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Pak-origin Haroon Qureshi reaches out to the homeless in Japan

Haroon Qureshi

Since arriving as a student in Japan 30 years ago from Pakistan, Haroon Qureshi has been reaching out to those living on the margins of society.  

According to a report, Qureshi, a businessman hailing from Pakistan, helps the homeless as well as those foreigners who have been detained by immigration authorities after failing to win refugee status. He is motivated by his conviction that all people, regardless of nationality or religion, belong to “one family.” 

According to the Japanese daily, “Now, three decades on, he has enlisted Japanese university students in his goodwill endeavours, seeing their involvement as a vital part of raising society’s awareness of the plight of the less fortunate,” it said. 

Read more: Saif Khan: How a Pakistani asylum seeker became top chef in Switzerland

He believed there was a lack of understanding in Japan of why people ended up on the streets. “The reality is that many times the homeless suffer from mental health issues and cannot fit into society,” the daily quoted him as saying. 

Haroon Qureshi had involved students from Tokyo-based Keio and Toyo universities in his activities, which included serving meals to the needy. In collaboration with Tenohasi in Tokyo’s Ikebukuro area, students and volunteers from the mosque recently helped in providing food to over 360 people.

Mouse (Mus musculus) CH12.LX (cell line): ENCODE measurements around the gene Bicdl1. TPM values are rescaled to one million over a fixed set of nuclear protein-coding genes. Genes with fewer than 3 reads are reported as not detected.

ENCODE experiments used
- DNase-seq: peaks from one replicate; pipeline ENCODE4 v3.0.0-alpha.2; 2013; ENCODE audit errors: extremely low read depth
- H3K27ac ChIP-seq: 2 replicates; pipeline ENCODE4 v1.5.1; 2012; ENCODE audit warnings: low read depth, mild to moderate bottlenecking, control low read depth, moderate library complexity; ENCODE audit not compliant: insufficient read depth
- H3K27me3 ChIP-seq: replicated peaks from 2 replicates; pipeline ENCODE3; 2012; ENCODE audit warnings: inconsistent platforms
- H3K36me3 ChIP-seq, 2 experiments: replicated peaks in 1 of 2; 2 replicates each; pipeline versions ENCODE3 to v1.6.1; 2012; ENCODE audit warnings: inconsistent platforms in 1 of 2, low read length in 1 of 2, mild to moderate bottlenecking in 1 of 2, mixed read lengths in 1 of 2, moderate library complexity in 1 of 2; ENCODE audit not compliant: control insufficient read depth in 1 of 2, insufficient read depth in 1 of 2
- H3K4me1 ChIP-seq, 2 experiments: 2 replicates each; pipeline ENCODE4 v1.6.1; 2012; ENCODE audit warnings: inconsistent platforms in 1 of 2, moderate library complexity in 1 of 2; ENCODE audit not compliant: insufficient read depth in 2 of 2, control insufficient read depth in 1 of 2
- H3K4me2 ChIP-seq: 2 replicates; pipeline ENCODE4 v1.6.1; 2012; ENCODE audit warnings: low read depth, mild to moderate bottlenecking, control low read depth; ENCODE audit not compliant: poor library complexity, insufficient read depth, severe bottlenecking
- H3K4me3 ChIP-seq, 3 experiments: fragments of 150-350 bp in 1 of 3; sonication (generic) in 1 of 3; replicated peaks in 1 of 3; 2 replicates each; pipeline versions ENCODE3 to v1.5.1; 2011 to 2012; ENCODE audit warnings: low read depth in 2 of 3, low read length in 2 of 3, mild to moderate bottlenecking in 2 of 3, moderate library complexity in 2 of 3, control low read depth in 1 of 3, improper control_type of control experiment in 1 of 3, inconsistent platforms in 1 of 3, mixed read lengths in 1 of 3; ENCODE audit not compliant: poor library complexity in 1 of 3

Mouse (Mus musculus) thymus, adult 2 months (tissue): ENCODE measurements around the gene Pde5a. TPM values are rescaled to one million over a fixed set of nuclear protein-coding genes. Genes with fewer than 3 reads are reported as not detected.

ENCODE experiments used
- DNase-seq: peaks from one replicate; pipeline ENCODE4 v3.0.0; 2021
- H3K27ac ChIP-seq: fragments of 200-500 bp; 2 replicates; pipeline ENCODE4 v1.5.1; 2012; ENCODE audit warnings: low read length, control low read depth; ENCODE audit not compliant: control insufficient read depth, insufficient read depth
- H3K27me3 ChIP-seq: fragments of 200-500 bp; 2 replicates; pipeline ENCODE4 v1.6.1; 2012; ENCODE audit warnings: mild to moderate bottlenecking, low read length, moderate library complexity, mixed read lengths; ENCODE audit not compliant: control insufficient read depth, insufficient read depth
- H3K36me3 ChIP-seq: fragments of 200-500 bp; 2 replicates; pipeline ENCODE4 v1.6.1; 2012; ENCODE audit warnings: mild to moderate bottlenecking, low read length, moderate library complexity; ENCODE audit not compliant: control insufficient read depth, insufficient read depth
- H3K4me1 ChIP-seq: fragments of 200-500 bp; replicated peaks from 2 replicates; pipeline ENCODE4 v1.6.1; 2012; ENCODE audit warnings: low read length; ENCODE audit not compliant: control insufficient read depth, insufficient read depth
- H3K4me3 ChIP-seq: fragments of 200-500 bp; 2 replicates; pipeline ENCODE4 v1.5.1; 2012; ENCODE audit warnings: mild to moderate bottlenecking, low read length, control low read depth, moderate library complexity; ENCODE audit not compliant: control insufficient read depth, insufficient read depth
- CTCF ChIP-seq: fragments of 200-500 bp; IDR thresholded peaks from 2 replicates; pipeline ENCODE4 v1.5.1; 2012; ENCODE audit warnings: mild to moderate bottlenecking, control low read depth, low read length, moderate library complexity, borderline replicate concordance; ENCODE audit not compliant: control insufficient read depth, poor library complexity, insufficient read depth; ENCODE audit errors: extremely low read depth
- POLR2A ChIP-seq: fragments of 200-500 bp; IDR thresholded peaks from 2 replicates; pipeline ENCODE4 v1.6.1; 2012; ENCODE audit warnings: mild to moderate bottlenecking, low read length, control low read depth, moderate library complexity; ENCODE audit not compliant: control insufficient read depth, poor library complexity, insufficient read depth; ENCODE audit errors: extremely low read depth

“Today I witnessed a stark difference between normal people who were walking on the streets all dressed up, and those who had come to get food here,” the daily quoted Satoru Soejima, 18, who is studying Arabic at Keio University, as saying. 

Meanwhile, Qureshi leads another project called Food Bank to help the students themselves, some of whom have gone hungry after losing part-time work because of the COVID-19 pandemic. In the initiative, volunteers collect leftover food ingredients such as pasta from neighbors and others willing to donate, and provide it to students and organizations including Kodomo Shokudo Network. 

In the end, he urged that “We may have different religions, colour or race. But I request everyone to try and feel the pain of other members of this huge (human) family, and do what they can.”

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